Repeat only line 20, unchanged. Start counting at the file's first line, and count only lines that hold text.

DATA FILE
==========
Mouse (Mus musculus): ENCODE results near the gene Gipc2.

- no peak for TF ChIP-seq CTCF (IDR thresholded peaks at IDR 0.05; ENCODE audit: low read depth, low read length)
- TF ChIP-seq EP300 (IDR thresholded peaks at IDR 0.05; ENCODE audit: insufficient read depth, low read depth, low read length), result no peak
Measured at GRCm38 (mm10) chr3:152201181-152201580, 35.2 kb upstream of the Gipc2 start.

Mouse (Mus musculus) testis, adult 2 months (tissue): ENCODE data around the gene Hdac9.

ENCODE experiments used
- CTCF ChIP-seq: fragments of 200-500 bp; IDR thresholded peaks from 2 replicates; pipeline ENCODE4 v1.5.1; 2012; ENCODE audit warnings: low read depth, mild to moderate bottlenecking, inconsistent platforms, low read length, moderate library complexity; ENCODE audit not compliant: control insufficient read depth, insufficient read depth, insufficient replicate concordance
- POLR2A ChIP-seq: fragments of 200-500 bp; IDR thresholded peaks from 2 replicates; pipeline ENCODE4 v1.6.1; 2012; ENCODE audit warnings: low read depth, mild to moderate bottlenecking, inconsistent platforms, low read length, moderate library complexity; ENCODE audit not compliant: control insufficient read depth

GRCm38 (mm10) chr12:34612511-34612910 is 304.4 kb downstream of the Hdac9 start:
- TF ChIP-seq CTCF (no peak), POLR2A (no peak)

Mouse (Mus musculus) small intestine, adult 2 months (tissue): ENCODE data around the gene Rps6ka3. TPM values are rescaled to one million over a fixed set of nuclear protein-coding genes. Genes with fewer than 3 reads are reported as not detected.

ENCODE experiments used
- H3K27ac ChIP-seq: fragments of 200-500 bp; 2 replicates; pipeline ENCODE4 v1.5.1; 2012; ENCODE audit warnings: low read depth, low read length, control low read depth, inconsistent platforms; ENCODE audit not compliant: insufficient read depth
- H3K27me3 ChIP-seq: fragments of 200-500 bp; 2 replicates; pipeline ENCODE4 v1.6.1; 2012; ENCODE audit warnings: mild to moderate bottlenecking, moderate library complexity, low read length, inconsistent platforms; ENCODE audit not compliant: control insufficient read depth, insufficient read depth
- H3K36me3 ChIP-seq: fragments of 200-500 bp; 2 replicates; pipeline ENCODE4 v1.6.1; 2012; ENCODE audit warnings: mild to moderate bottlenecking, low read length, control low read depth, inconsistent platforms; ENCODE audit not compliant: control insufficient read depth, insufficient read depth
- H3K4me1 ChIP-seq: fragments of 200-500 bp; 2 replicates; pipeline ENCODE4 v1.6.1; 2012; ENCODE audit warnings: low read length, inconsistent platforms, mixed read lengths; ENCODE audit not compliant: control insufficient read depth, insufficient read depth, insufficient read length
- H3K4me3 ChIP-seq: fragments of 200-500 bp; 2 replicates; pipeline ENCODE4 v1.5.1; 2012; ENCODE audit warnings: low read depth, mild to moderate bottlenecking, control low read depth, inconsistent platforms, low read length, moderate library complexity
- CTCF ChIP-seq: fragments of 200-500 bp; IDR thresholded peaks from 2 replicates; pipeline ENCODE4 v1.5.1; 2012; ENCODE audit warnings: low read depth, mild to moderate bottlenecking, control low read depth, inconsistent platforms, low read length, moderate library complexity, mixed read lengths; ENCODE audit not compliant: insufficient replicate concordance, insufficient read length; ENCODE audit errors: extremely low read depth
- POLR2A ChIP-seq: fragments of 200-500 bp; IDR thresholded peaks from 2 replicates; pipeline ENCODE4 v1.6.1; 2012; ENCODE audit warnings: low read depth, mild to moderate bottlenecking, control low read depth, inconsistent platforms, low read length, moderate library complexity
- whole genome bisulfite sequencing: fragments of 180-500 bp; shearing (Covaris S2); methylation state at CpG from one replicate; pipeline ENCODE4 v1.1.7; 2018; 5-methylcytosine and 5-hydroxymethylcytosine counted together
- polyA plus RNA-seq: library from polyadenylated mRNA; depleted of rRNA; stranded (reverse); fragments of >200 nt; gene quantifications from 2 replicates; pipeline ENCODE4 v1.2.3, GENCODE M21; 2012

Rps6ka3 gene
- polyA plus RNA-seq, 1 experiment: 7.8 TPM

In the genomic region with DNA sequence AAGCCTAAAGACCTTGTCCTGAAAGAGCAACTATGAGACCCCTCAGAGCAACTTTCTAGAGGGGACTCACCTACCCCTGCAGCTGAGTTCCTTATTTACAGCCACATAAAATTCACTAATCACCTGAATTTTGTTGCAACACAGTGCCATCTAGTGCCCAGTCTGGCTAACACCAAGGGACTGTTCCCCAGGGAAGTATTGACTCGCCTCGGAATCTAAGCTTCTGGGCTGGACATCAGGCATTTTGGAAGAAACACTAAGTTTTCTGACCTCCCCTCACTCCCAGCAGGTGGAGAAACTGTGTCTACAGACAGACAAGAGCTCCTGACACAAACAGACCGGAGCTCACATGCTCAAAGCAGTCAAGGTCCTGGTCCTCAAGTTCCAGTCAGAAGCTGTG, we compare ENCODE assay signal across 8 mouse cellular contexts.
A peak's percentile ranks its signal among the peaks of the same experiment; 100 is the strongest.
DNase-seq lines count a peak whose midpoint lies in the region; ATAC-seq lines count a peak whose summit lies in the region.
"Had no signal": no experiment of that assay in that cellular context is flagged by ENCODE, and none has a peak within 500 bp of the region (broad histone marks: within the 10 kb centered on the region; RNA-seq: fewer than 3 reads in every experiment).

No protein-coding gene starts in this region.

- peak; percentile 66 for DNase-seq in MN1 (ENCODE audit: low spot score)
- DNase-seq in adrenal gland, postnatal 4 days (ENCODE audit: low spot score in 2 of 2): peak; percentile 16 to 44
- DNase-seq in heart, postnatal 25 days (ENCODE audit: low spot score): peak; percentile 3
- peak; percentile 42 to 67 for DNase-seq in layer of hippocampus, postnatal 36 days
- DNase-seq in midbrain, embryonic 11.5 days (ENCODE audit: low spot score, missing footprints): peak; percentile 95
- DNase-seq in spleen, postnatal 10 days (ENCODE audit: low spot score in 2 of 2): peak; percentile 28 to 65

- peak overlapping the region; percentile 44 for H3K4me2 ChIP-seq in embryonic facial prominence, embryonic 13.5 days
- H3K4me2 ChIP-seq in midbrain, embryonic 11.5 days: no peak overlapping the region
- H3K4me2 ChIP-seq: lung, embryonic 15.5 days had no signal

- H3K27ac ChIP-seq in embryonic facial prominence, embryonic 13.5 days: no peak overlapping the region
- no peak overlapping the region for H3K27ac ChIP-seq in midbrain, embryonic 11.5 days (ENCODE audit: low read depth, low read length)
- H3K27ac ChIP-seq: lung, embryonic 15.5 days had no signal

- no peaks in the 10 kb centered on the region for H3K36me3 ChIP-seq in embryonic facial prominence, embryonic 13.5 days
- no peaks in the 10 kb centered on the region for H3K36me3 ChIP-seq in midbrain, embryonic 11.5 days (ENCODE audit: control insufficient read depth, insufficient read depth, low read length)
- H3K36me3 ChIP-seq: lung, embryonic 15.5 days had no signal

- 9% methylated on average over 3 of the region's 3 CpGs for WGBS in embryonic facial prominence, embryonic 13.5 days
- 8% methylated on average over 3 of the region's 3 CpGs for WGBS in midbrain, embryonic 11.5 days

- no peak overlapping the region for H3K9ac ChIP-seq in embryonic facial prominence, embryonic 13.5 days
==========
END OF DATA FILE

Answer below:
- whole genome bisulfite sequencing: fragments of 180-500 bp; shearing (Covaris S2); methylation state at CpG from one replicate; pipeline ENCODE4 v1.1.7; 2018; 5-methylcytosine and 5-hydroxymethylcytosine counted together